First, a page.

ABSTRACT: Monocyte recruitment and their differentiation into macrophages are both early events in native and accelerated atherosclerosis that follows angioplasty. We have investigated the putative functional role of the epidermal growth factor receptor (EGFR) present on rabbit monocytes/macrophages. The impact of periadventitial delivery of an EGFR-specific, blocking monoclonal antibody (ICR62, which inhibits EGF-binding to its receptor) was investigated in a rabbit model of accelerated atherosclerosis induced by a combination of carotid injury and 4 weeks of a 2% cholesterol-diet. Two weeks after the initiation of the diet, a balloon-catheter angioplasty of the left common carotid artery was performed and a collar placed around the injured carotid artery immediately, for the delivery of ICR62 antibody, isotype-matched antibody or saline control. Monocyte/macrophage accumulation, cell proliferation and neointimal thickening were determined 2 weeks after the delivery of the antibodies. The function of the EGFR on rabbit monocytes was also investigated in vitro, using chemotaxis assays. Treatment with ICR62 was associated with a significant reduction in macrophage accumulation and neointimal thickening and a 76% reduction in neointimal area of the vessel wall compared with controls. In vitro ICR62 inhibited macrophage and smooth muscle cell migration towards EGFR ligands including EGF and HB-EGF. These findings suggest that EGFR ligation may be important in the development of early atherosclerotic lesions following balloon-catheter angioplasty, and periadventitial delivery may provide a feasible approach for administration of the inhibitors of EGFR-binding such as ICR62.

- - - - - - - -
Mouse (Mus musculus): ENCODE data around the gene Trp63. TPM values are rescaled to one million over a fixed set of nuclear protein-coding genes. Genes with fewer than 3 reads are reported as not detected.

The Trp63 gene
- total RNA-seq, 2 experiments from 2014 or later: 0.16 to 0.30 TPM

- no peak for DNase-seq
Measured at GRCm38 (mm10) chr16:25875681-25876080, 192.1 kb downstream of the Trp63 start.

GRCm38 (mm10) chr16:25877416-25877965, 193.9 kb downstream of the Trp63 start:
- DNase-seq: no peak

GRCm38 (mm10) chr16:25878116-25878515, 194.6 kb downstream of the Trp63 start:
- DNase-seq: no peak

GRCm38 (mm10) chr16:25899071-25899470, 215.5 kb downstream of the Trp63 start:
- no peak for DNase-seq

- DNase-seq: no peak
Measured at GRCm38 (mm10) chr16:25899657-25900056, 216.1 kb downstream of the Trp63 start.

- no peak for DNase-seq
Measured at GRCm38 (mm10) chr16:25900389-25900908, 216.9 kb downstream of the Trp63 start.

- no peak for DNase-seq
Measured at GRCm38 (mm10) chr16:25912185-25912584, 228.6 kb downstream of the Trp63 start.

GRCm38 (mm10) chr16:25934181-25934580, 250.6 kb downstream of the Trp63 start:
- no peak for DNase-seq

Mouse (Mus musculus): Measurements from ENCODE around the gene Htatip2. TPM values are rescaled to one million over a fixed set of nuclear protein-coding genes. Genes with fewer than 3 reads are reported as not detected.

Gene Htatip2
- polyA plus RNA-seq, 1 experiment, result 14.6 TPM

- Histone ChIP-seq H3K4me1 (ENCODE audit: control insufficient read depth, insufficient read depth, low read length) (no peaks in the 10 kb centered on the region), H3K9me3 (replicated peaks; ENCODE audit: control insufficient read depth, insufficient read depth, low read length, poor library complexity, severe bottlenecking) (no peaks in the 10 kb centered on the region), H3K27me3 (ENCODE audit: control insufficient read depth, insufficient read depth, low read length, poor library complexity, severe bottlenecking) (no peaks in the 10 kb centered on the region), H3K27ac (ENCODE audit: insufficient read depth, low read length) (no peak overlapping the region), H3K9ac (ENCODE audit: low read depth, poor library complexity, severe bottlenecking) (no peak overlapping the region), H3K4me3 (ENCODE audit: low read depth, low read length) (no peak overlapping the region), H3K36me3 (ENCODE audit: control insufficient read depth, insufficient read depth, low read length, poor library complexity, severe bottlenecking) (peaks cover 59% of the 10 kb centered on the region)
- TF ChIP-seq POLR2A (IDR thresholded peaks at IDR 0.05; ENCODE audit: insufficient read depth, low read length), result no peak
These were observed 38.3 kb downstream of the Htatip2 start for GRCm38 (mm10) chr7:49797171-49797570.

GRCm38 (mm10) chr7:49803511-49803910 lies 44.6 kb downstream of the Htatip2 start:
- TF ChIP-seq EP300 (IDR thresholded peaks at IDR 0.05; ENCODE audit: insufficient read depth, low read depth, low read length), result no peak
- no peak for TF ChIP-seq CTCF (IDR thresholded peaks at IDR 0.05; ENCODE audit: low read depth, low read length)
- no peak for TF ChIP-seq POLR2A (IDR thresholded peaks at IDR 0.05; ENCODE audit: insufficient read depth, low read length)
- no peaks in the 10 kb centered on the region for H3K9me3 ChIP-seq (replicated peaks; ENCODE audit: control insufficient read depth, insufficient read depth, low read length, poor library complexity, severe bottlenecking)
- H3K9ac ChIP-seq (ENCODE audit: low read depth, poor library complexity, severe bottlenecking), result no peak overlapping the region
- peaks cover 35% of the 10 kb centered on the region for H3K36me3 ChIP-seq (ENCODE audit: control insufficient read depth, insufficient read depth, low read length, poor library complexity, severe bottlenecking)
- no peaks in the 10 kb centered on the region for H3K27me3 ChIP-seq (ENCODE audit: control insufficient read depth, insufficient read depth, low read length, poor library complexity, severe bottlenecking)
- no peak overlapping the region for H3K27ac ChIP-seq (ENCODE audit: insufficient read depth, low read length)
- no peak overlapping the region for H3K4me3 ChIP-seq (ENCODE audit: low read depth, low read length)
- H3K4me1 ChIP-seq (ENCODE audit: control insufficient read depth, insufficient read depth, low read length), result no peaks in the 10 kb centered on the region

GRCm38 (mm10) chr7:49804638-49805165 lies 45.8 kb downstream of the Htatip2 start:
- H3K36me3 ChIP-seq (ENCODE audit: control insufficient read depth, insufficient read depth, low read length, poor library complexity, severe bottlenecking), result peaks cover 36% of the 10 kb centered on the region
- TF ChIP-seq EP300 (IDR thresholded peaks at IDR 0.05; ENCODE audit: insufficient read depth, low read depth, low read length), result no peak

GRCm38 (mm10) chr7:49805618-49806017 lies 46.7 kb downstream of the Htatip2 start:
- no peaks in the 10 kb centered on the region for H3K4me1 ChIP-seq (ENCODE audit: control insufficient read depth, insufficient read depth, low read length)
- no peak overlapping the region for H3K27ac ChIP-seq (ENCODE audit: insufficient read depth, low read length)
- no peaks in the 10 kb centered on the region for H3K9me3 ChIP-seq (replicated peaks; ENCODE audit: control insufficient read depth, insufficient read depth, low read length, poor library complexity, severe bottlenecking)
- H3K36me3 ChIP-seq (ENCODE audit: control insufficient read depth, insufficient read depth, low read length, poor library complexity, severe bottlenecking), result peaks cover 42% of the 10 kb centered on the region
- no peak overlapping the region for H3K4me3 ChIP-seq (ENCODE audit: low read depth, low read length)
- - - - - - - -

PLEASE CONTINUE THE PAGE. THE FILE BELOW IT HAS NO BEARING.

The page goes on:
International Journal of Experimental Pathology 12/2009; 91(3):224-34. DOI:10.1111/j.1365-2613.2009.00700.x
  • Filippo Salustri added an answer in Analogy:
    Is analogy the key to understand thinking?